Experiencing the paradox of choice at the local Schnucks grocery store.

| February 18, 2008 | 11 Replies

It’s difficult to overcome the prejudice that having more choices is always better.   In The Paradox of Choice, Barry Schwartz made a convincing case that too much choice can overload and paralyze us.   I couldn’t help but think of the paradox of choice while grocery shopping yesterday.  

One of the major chains of grocery stores in the midwest is Schnucks (that’s right, 7 consonants and only one vowel).   Schnucks has done business in St. Louis since well before I was born.  I’m assuming that Schnucks is a typical grocery store and, therefore, that it stocks as many as 30,000 different products in each of its stores–a formidable number.

As I shopped yesterday, I took a few photos to illustrate the point made by Barry Schwartz.   Here, for instance, is the mustard aisle, offering you about 30 kinds of mustard:

mustard-aisle-lo-res.jpg

And that’s just the beginning.  Here’s the pickle department.  I will occasionally eat a pickle, but if you told me that I could never again have a pickle, it wouldn’t upset me in the least.  Many people value pickles more highly than I do, apparently.  Here they are, dozens of types of pickles, ready for you to choose.

 pickle-aisle-lo-res.jpg

I was on a roll (and I was having some fun), so I moved over to the pasta aisle:

pasta-aisle-lo-res.jpg

There were a lot more types of pasta than one could fit in a single photo.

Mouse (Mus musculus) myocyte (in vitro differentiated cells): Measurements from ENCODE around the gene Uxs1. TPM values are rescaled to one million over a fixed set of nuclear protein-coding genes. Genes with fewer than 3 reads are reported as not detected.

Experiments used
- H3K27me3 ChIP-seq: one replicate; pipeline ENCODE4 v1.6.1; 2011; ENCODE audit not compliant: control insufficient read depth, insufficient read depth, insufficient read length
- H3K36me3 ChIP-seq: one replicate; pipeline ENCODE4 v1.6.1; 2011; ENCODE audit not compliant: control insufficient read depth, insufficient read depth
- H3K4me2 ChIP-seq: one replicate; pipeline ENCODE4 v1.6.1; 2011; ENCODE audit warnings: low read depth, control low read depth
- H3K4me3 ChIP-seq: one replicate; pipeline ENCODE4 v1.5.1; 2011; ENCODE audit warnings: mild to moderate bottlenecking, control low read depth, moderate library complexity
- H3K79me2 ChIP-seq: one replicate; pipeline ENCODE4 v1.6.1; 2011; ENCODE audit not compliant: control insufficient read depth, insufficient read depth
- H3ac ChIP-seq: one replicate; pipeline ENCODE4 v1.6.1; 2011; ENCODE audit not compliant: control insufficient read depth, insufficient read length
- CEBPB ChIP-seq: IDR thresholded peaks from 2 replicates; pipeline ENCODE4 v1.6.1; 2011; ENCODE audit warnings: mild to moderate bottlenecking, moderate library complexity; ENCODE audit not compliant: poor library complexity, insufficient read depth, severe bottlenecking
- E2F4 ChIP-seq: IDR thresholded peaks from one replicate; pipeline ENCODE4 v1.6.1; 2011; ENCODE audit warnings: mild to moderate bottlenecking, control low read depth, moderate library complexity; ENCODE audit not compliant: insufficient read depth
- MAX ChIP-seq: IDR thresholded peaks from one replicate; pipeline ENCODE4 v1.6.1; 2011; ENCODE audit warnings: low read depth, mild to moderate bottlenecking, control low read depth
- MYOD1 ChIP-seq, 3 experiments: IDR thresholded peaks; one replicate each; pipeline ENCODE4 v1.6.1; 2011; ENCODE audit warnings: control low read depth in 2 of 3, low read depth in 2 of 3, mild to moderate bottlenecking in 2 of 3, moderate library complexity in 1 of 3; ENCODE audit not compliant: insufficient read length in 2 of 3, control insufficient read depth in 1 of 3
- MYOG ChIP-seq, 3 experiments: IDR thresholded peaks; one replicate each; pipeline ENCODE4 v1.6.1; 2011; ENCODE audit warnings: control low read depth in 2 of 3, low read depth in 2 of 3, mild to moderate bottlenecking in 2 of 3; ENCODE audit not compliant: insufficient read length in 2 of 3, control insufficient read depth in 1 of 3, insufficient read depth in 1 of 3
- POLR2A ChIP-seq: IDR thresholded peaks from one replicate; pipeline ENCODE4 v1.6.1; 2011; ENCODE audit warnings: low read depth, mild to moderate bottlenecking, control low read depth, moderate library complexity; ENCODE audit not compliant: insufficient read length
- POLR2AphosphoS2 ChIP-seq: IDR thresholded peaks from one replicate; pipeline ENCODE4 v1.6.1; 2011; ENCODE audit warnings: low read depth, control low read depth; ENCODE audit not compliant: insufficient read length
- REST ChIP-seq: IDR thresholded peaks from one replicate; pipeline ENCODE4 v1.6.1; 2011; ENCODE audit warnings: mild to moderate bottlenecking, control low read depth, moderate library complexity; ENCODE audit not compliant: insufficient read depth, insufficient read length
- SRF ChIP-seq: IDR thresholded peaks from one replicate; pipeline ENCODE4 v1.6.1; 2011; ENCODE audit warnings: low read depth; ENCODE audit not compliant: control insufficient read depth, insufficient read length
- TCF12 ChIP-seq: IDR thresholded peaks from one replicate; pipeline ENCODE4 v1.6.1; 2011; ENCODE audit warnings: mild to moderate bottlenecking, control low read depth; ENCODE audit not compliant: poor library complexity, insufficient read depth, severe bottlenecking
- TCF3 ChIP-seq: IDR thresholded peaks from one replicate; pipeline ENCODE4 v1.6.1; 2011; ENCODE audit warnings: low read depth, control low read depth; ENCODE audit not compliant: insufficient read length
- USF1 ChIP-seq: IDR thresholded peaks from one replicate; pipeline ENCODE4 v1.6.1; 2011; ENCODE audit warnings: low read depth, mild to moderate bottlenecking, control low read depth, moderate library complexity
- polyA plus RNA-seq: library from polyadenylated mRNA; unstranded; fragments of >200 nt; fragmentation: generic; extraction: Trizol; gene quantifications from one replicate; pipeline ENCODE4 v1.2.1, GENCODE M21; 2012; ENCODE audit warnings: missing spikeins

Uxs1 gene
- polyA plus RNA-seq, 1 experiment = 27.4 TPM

Was there any major product, I wondered, where you could simply choose between two or three types?  The answer is “no” regarding most of the things most of us purchase most of the time.  There were hundreds of types of liquor, tea, cheese, snacks, cookies, cake mixes, cereals and pizzas, all of this choice making it so incredibly difficult to whisk in and out of the store.   You can imagine a comment echoing across America every day:  “No, not that type!  I wanted you to buy the mini, mint flavored, instant, Brazilian, fiber-enhanced, artificially sweetened low-fat version with individual servings!”

Ready for another photo?  How many types of peanut butter can there possibly be?  After all, it’s only smashed up peanuts with a bit of sweetener, right?

 peanut-butter-aisle-lo-res.jpg

Actually, there are many types of smashed up peanuts with a bit of sweetener (some types coming with no sweetener).  

I decided to end my little tour at the non-dairy creamer section, assuming that there would be only few types of this product (I’m not a coffeee or tea drinker, and I’ve never actually paid attention).

coffee-creamer-aisle-lo-res.jpg

There they were.  Enough brands to start a fight in any well-behaved household in the country. 

I can’t find the statistics to support me at the moment, but it seems to me that grocery stores doing business when I was young (in the 1960’s) probably carried only 20% as many products as modern grocers.  It’s also funny to consider what “works” for modern buying clubs.  Costco seems to do very well with only a couple types of each food product.   If you want pretzels, you pick either this one or that one.   If you want a jar of Vitamin D tablets, here’s your only choice (unlike the mega vitamin selection you’ll find in a Walgreen’s–if you really want to have your head spun around by choices of vitamins or supplements, shop on the Internet.  For instance, the Vitamin Shoppe brags that it carries 20,000 distinct products.